Timestamp-based Conflict Resolution
Timestamp-based Conflict Resolution resolves conflicts by selecting the document with the most recent time stamp. In order to be able to perform this effectively it is essential that the time stamps created by each server are closely aligned.
|Timestamp based conflict resolution without the use of synchronized clocks is not supported.|
Accurate time synchronization across all nodes in all XDCR clusters is a strong requirement for timestamp-based conflict resolution. Couchbase Server requires an external entity to synchronize the clocks among the nodes in the clusters such as NTP (Network Time Protocol) or other methods. For more information on using NTP to synchronize clocks, see Clock Sync with NTP.
Even with time synchronization in place, it is expected that there may be small differences in the clocks between different nodes (time skew). You must also actively monitor this time skew between clusters to ensure that timestamp-based conflict resolution functions correctly. See Monitoring XDCR Timestamp-based Conflict Resolution for more details. To compensate for these small differences in time and to allow for updates that could theoretically be received on the same clock tick, Couchbase Server records time stamps using a Hybrid Logical Clock.
Failing to successfully synchronise clocks across nodes can result in document mutations incorrectly winning conflicts, which could lead to undesirable application behaviour.
|Only the following use cases are supported deployments for Timestamp-based conflict resolution. Other configurations must use Conflict Resolution Based on Sequence Number.|
High Availability with Cluster Failover
In this example, all database operations go to Datacenter A and are replicated via XDCR to Datacenter B. If the cluster located in Datacenter A fails then the application fails all traffic over to Datacenter B.
In the geographic locality scenario, two active clusters operate on discrete sets of documents. This ensures no conflicts are generated during normal operation. A bi-directional XDCR relationship is configured to replicate their updates to each other. When one cluster fails, application traffic can be failed over to the remaining active cluster.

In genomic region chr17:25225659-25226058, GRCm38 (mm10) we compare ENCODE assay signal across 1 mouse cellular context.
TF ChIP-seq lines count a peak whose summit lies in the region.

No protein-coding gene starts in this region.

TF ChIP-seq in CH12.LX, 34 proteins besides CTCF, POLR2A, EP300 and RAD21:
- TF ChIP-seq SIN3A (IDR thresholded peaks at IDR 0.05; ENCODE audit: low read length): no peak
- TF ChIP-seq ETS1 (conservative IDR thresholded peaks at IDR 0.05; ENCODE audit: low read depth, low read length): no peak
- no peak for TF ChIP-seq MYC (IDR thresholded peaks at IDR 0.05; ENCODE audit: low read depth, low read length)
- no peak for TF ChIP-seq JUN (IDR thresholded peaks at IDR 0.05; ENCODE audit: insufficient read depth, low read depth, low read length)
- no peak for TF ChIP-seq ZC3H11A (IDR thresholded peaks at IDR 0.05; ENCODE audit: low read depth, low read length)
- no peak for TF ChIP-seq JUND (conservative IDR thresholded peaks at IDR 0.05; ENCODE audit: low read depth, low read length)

Timestamp-based conflict resolution requires that applications only allow traffic to the other Datacenter after the maximum of the following two time periods has elapsed:
The replication latency between A and B. This allows any mutations in-flight to be received by Datacenter B.
The absolute time skew between Datacenter A and Datacenter B. This ensures that any writes to Datacenter B occur after the last write to Datacenter A, after the calculated delay, at which point all database operations would go to Datacenter B.
When availability is restored to Datacenter A, applications must observe the same time period before redirecting their traffic. For both of the use cases described above, using timestamp-based conflict resolution ensures that the most recent version of any document will be preserved.
|If you are unable to synchronize all clocks across clusters, you must at least know the absolute difference from the clock which each cluster is synchronized to, so that you can add an appropriate delay to your application in failover and failback scenarios.|
Consider the example in the diagram above:
Datacenter A receives mutations (m1) from App1, App2 and App3.
Datacenter A has an outage before the latest mutations (m1) can be replicated to datacenter B.
App1, App2 and App3 then failover to Datacenter B and the user sees that there is data loss since the latest mutations (m1) were not replicated. This is unavoidable.
App1, App2 and App3 then submit another set of mutations (m2) to Datacenter B.
Once the outage in Datacenter A is resolved, App1, App2 and App3 fail back to Datacenter A after the calculated delay.
If the applications did not wait for the safe period to finish before failing back then there is the possibility of further data loss due to clock skews and replication latency.
At this point, the user still sees their latest mutations (m2) in Datacenter A, there is no further data loss.
A hybrid logical clock (HLC) is a combination of a physical clock and a logical clock.
The physical clock is the time returned by the system, in nanoseconds. The logical clock is a counter, which increments when the physical clock yields a value that is smaller or equal to the currently stored physical clock value.
The CAS of a document is used to store the hybrid logical clock timestamp. It is a 64-bit value, with the most significant 48 bits representing the physical clock and the least significant 16 bits representing the logical clock. Each mutation has its own hybrid logical clock timestamp.
Here are some important properties of a hybrid logical clock:
A hybrid logical clock is monotonic through its use of a logical clock. This ensures that it does not suffer from the potential leap-back of a purely physical clock.
A hybrid logical clock captures the ordering of mutations.
A hybrid logical clock is close to physical time.